Top-of-mind awareness

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Top-of-mind awareness (TOMA) is an important concept in consumer behaviour, marketing research and marketing communications. Top-of-mind awareness is one measure of how well brands rank in the minds of consumers.

Definitions of top-of-mind awareness[edit]

In marketing, "top-of-mind awareness" refers to a brand or specific product being first in customers' minds when thinking of a particular industry or category.[1]

Top-of-mind awareness is defined in Marketing Metrics: "The first brand that comes to mind when a customer is asked an unprompted question about a category. The percentage of customers for whom a given brand is top of mind can be measured."[2]

TOMA has also been defined as "the percent of respondents who, without prompting, name a specific brand or product first when asked to list all the advertisements they recall seeing in a general product category over the past 30 days."[3]

At the market level, top-of-mind awareness is more often defined as the "most remembered" or "most recalled" brand names.[4]

Top-of-mind awareness: uses and applications[edit]

Top-of-mind awareness is a special form of brand awareness. Top-of-mind awareness is generally measured by asking consumers open-ended questions about the brand that first comes to mind in a particular category, like a fast-food restaurant (McDonald’s). Market researchers are then able to take this data and turn it into a percentage to figure out who is leading the way in top-of-mind awareness.[5] Companies attempt to build and increase brand awareness[6] using such digital marketing strategies as search engine optimization (SEO), search engine marketing (SEM), social media marketing (SMM), content marketing, and more.[7]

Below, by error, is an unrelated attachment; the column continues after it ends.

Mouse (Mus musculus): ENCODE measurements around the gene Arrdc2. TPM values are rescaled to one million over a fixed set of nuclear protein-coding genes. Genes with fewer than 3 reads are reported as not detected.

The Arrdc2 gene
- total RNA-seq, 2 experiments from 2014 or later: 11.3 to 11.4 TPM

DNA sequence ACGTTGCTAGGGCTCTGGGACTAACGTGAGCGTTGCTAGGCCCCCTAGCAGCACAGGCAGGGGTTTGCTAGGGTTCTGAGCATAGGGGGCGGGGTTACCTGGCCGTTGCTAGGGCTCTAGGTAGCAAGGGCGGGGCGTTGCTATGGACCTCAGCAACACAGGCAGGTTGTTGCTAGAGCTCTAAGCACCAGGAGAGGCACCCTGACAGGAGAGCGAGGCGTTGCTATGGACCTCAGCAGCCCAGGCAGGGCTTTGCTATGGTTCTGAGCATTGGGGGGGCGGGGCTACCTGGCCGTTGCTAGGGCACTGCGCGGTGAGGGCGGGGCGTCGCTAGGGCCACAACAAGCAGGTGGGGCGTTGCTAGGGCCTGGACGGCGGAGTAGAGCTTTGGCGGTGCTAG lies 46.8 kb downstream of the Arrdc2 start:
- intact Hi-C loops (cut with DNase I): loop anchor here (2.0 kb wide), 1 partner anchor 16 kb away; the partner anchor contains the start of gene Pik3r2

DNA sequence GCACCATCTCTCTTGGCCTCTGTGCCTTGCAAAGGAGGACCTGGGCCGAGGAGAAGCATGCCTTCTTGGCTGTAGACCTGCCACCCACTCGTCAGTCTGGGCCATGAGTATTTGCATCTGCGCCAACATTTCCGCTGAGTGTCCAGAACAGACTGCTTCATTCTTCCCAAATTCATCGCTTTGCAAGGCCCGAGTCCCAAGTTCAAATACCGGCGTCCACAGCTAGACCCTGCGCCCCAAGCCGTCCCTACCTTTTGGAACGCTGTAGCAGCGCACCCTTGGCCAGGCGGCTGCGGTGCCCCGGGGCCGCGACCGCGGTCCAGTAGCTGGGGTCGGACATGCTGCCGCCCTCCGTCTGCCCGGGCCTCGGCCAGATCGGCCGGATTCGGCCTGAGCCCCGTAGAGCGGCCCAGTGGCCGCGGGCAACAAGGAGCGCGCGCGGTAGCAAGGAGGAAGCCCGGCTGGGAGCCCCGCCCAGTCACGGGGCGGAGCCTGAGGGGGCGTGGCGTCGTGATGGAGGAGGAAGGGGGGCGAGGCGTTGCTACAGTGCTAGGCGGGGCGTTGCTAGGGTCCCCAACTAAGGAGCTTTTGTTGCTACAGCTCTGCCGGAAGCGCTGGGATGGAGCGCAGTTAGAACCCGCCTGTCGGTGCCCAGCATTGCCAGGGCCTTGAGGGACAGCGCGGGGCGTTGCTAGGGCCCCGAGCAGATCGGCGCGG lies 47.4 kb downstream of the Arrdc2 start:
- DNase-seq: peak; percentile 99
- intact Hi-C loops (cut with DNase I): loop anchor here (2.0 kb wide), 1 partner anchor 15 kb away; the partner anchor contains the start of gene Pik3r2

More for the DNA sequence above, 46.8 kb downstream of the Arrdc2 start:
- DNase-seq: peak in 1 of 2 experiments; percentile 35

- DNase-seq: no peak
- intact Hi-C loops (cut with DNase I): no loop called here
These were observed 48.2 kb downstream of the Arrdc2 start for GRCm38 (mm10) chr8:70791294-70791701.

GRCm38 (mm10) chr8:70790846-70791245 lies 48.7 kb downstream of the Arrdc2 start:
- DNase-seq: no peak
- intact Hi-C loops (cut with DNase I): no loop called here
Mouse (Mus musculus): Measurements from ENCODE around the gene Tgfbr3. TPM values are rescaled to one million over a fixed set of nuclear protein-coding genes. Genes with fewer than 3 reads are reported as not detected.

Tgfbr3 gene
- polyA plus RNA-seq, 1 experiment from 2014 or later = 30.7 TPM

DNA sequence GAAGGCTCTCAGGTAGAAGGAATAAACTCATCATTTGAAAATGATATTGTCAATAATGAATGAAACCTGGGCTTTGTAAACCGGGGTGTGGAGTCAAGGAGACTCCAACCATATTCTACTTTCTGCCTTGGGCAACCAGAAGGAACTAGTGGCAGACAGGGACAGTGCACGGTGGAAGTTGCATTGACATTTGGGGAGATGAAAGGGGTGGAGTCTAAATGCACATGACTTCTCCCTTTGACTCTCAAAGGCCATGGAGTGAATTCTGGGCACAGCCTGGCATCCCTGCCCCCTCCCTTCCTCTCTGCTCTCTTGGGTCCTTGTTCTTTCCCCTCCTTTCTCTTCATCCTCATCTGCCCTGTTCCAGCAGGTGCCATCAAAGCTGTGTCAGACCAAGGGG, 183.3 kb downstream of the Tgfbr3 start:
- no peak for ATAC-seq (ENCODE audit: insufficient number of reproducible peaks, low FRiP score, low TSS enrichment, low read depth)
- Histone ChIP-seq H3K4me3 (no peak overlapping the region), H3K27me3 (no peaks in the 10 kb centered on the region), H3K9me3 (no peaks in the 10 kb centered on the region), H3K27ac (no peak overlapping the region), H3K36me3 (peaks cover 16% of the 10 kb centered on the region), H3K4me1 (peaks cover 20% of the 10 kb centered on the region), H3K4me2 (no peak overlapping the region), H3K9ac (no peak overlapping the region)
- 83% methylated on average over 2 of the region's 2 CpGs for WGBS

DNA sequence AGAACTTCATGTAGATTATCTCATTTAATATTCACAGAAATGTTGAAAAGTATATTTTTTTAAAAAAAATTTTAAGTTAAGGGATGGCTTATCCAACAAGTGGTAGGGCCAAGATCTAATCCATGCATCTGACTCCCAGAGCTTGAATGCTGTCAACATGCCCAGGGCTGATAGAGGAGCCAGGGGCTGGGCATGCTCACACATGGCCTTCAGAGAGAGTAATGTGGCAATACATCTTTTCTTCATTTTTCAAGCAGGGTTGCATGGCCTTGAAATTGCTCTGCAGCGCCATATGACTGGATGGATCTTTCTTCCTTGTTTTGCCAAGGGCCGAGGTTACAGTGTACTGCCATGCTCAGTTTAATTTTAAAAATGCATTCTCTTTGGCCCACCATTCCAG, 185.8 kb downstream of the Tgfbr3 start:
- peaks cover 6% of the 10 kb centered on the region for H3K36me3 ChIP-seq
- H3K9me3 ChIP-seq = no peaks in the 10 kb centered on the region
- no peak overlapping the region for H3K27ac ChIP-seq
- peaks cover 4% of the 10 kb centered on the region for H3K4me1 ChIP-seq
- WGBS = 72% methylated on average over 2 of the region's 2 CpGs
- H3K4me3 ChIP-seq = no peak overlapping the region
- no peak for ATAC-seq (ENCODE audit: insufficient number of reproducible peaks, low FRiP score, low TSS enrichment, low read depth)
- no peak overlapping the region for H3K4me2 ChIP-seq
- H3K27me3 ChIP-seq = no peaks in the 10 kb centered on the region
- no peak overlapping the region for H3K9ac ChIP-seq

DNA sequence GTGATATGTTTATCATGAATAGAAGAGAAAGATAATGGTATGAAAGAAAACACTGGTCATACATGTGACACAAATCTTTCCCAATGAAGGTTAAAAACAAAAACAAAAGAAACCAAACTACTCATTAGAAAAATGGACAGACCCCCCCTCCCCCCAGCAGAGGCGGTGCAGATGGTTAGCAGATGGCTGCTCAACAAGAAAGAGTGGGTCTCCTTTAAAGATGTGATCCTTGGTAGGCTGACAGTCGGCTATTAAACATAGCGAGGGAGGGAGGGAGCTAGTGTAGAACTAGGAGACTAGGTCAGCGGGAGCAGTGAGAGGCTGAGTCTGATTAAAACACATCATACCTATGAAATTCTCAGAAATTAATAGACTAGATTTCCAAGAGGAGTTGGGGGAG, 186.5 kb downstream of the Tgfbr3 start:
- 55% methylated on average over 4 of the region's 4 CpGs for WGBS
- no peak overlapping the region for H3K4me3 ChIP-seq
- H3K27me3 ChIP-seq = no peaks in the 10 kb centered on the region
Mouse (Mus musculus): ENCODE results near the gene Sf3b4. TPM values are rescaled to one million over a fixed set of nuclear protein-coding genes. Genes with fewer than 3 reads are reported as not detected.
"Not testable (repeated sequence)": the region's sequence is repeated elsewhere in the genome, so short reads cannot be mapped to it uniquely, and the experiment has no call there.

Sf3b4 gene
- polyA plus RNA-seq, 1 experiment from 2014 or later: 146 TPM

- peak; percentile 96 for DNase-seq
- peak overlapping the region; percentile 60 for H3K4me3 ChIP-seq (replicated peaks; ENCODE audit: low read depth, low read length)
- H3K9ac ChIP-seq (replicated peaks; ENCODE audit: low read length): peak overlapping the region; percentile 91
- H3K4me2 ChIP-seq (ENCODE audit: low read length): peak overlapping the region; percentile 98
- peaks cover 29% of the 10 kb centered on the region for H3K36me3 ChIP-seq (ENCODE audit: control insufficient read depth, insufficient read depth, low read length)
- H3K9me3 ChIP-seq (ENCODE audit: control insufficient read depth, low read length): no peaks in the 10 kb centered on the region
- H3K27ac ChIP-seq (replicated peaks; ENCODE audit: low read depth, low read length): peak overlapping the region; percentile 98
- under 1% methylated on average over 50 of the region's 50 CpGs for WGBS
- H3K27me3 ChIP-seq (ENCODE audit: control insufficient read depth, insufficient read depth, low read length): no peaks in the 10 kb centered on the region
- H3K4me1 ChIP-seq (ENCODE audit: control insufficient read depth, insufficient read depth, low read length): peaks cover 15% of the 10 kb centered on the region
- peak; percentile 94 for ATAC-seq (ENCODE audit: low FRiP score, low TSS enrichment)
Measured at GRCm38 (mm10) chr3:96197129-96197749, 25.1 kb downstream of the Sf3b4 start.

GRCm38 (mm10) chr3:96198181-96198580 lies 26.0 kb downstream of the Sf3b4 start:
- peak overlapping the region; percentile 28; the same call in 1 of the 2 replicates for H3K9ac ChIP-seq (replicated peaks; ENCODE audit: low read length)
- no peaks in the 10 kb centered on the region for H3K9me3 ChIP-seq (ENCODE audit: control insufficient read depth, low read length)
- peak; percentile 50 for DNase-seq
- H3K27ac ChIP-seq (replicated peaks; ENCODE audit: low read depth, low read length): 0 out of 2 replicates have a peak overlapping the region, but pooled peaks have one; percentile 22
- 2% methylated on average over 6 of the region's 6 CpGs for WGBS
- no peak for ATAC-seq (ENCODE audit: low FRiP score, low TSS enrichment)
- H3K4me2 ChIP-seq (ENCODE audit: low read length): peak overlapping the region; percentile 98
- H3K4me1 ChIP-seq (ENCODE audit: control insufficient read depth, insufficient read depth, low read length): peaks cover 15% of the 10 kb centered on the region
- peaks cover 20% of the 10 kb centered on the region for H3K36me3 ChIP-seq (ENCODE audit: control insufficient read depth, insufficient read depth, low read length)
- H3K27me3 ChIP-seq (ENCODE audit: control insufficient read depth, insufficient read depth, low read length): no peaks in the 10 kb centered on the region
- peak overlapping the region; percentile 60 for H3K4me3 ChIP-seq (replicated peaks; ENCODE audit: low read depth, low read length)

In a survey of nearly 200 senior marketing managers, 50% responded that they found the "top-of-mind" metric very useful.[2]

See also[edit]

References[edit]

  1. ^ 7 Publicity Myths That Can Hurt Your Business by Pam Lontos, published in Exchange Magazine, retrieved on March 26, 2012
  2. ^ a b Farris, Paul W.; Neil T. Bendle; Phillip E. Pfeifer; David J. Reibstein (2010). Marketing Metrics: The Definitive Guide to Measuring Marketing Performance. Upper Saddle River, NJ: Pearson Education, Inc. ISBN 0137058292. The Marketing Accountability Standards Board (MASB) endorses the definitions, purposes, and constructs of classes of measures that appear in Marketing Metrics as part of its ongoing Common Language in Marketing Project.
  3. ^ AllWords.com, retrieved on March 26, 2012
  4. ^ See, for instance, Koniewski, M., Brand Awareness and Brand Loyalty, PMR Research Paper, Feb, 2012, www.research-pmr.com
  5. ^ "Top of Mind Awareness: Definition & Theory". study.com. Retrieved 2020-12-04.
  6. ^ "Tools to Increase Brand Awareness". flippingbook.com. Retrieved 2020-12-04.
  7. ^ Panel®, Expert. "Council Post: 15 Smart Ways To Expand Brand Awareness To New Audiences". Forbes. Retrieved 2020-12-04.

Further reading[edit]

Larson, Charles U. (1989). Persuasion. Reception and Responsibility. Fifth Edition. Wadsworth Publishing Company. ISBN 0-534-10134-8.